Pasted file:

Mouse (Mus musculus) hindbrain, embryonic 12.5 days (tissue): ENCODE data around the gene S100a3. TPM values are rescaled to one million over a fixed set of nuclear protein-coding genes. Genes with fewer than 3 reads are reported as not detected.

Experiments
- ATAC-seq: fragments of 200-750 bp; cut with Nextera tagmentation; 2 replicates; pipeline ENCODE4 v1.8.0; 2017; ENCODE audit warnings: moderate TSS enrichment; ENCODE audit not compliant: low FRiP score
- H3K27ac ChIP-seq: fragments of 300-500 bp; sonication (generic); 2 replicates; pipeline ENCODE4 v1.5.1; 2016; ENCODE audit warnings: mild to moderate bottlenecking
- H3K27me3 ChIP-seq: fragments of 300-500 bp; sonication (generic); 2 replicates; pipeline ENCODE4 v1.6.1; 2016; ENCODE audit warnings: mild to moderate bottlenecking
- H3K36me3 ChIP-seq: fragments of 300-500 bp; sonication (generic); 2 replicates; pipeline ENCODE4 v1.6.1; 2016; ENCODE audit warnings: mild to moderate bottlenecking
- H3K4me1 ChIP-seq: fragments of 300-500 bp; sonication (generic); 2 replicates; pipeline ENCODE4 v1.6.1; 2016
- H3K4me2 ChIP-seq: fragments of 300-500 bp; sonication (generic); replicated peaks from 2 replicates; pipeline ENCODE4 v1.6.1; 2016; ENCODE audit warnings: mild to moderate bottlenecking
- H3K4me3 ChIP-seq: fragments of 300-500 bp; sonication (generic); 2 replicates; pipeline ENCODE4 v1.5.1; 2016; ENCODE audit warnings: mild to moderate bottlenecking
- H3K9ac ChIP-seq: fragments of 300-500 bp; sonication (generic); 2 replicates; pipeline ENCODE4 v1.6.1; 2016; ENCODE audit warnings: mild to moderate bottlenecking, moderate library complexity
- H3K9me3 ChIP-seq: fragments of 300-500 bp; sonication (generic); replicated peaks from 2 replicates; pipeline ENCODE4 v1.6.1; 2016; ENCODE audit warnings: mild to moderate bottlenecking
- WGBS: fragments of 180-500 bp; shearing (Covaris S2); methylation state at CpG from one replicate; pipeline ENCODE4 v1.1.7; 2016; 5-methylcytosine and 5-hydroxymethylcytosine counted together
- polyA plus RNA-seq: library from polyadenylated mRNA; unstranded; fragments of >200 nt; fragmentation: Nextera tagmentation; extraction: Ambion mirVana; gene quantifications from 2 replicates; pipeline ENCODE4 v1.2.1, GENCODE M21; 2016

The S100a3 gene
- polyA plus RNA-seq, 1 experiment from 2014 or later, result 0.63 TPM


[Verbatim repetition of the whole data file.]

Mouse (Mus musculus) hindbrain, embryonic 12.5 days (tissue): ENCODE data around the gene S100a3. TPM values are rescaled to one million over a fixed set of nuclear protein-coding genes. Genes with fewer than 3 reads are reported as not detected.

Experiments
- ATAC-seq: fragments of 200-750 bp; cut with Nextera tagmentation; 2 replicates; pipeline ENCODE4 v1.8.0; 2017; ENCODE audit warnings: moderate TSS enrichment; ENCODE audit not compliant: low FRiP score
- H3K27ac ChIP-seq: fragments of 300-500 bp; sonication (generic); 2 replicates; pipeline ENCODE4 v1.5.1; 2016; ENCODE audit warnings: mild to moderate bottlenecking
- H3K27me3 ChIP-seq: fragments of 300-500 bp; sonication (generic); 2 replicates; pipeline ENCODE4 v1.6.1; 2016; ENCODE audit warnings: mild to moderate bottlenecking
- H3K36me3 ChIP-seq: fragments of 300-500 bp; sonication (generic); 2 replicates; pipeline ENCODE4 v1.6.1; 2016; ENCODE audit warnings: mild to moderate bottlenecking
- H3K4me1 ChIP-seq: fragments of 300-500 bp; sonication (generic); 2 replicates; pipeline ENCODE4 v1.6.1; 2016
- H3K4me2 ChIP-seq: fragments of 300-500 bp; sonication (generic); replicated peaks from 2 replicates; pipeline ENCODE4 v1.6.1; 2016; ENCODE audit warnings: mild to moderate bottlenecking
- H3K4me3 ChIP-seq: fragments of 300-500 bp; sonication (generic); 2 replicates; pipeline ENCODE4 v1.5.1; 2016; ENCODE audit warnings: mild to moderate bottlenecking
- H3K9ac ChIP-seq: fragments of 300-500 bp; sonication (generic); 2 replicates; pipeline ENCODE4 v1.6.1; 2016; ENCODE audit warnings: mild to moderate bottlenecking, moderate library complexity
- H3K9me3 ChIP-seq: fragments of 300-500 bp; sonication (generic); replicated peaks from 2 replicates; pipeline ENCODE4 v1.6.1; 2016; ENCODE audit warnings: mild to moderate bottlenecking
- WGBS: fragments of 180-500 bp; shearing (Covaris S2); methylation state at CpG from one replicate; pipeline ENCODE4 v1.1.7; 2016; 5-methylcytosine and 5-hydroxymethylcytosine counted together
- polyA plus RNA-seq: library from polyadenylated mRNA; unstranded; fragments of >200 nt; fragmentation: Nextera tagmentation; extraction: Ambion mirVana; gene quantifications from 2 replicates; pipeline ENCODE4 v1.2.1, GENCODE M21; 2016

The S100a3 gene
- polyA plus RNA-seq, 1 experiment from 2014 or later, result 0.63 TPM